Couples with children are limited in their activities, unless those activities are child-oriented, such as soccer games. Particularly on school nights, there’s really no place parents can go. Would it be better if they read a book? Certainly. But a family is a social compact, and social groups frown on such individualistic activities as reading which takes the reader’s attention away from the social interaction. Watching television, now that it exists, is something the family can do together.

Television, dominated by the Liberal Media, is a mighty foe that has succored at least three generations to its banner. Not only is television the new family activity, it’s the great social connector on college campuses and workplaces. American Idol and Dancing with the Stars are the prime-time conversation topic during breaks and lulls. Let’s face it; it’s a lot safer to talk about who Simon gave the boot to than it is to talk about Obama giving Israel the boot.

Our Constitution notwithstanding, there’s an unwritten social rule about discussing politics, religion, or sex in public, especially in the workplace. Average citizens sit stubbornly (or timidly) in their corners, unwilling to risk censure or open warfare and upset the status quo. They have yielded to the recipe for boiled Americans: inoculate them with entitlements like Medicare and Social Security (the Liberals know that the elderly are particular vulnerable), reassure them that it’s their own money that they’re getting back, indoctrinate the young in the glories of communism, add a dose of young pepper sprouts to mock, through the Media, any Conservative ideas, then throw in a healthy dose of intimidation through union thuggery, turn up the heat on violent demonstrations, then let the citizens stew until they’re tender and malleable and are too afraid to care what happens to their country.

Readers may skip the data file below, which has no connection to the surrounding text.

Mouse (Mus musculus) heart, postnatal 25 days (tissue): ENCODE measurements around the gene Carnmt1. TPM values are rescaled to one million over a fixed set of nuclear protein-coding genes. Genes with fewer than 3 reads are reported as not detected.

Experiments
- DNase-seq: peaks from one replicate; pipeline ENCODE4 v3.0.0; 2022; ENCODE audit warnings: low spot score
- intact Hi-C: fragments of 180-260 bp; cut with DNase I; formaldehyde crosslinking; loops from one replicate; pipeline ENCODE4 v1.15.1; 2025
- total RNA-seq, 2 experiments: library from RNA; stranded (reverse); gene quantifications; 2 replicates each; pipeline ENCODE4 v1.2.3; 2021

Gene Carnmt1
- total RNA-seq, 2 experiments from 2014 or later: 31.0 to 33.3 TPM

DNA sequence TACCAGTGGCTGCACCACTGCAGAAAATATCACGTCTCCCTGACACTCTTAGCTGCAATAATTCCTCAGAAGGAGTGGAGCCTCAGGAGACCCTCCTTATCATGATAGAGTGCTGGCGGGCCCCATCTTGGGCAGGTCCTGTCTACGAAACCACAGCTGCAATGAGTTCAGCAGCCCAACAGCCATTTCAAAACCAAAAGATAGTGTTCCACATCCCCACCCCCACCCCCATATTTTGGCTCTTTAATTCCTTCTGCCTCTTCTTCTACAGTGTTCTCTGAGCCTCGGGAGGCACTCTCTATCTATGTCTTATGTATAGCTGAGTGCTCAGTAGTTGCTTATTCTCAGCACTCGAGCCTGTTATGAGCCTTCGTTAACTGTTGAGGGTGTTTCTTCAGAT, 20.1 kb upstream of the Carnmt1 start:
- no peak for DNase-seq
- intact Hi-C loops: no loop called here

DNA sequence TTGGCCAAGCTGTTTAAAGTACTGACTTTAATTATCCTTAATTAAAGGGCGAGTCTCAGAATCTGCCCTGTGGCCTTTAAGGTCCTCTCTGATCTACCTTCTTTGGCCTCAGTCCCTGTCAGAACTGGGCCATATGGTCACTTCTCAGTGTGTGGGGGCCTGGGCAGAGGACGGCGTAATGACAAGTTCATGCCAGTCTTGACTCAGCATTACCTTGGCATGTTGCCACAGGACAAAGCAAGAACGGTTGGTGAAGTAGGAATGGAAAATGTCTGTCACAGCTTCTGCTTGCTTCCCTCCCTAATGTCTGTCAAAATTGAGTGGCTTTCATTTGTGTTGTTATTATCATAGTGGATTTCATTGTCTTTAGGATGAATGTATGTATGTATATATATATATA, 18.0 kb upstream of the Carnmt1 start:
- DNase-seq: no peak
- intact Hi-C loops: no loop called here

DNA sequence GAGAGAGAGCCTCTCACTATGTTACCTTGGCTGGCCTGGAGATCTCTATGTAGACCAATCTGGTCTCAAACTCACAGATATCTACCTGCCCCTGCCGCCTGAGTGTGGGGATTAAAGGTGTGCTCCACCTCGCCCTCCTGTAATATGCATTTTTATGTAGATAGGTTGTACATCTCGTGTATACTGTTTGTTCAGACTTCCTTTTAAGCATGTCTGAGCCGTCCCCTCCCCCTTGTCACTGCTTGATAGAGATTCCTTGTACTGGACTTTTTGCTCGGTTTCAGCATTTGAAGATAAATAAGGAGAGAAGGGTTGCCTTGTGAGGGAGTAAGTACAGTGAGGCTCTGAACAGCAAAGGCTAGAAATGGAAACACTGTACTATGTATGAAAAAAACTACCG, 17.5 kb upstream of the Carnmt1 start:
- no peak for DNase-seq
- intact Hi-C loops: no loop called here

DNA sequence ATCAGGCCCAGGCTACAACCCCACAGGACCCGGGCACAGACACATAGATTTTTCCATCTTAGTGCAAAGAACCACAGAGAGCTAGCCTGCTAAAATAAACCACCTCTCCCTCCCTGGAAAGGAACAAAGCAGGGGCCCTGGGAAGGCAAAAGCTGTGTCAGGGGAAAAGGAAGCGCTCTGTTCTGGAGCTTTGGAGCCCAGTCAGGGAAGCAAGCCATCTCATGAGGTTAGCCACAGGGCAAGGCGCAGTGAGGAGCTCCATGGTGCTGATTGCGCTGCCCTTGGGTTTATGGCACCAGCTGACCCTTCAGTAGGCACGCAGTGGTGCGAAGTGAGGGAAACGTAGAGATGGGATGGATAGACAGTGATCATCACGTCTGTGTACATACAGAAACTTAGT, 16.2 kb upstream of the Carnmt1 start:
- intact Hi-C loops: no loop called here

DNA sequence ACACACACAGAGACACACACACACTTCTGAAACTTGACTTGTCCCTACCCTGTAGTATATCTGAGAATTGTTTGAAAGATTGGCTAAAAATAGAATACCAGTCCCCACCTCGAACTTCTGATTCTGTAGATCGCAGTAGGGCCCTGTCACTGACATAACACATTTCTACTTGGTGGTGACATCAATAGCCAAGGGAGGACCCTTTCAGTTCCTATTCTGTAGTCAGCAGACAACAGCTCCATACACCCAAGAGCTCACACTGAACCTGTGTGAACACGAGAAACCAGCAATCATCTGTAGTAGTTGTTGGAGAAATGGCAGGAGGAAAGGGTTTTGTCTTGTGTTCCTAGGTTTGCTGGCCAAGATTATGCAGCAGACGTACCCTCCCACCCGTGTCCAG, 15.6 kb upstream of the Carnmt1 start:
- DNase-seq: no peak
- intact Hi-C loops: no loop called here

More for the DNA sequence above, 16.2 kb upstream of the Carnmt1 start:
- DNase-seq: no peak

Summer is coming and there are some simple things conservative citizens can do to help keep the tide turning in America’s favor. Those who have the wherewithal to do so, like the Morristown Tea Party, can continue to hold public rallies, encouraging citizens to come out with their signs.

Families going on vacation with school-age children can choose to visit historic sites like Williamsburg, Gettysburg, and Washington, D.C., with all its museums. If you’re in the Northeast, you can take your children to Philadelphia to see the Liberty Bell, Boston and its environs to see the old North Church, the U.S.S. Constitution, and Plymouth Rock, as well as Mystic Seaport in Connecticut.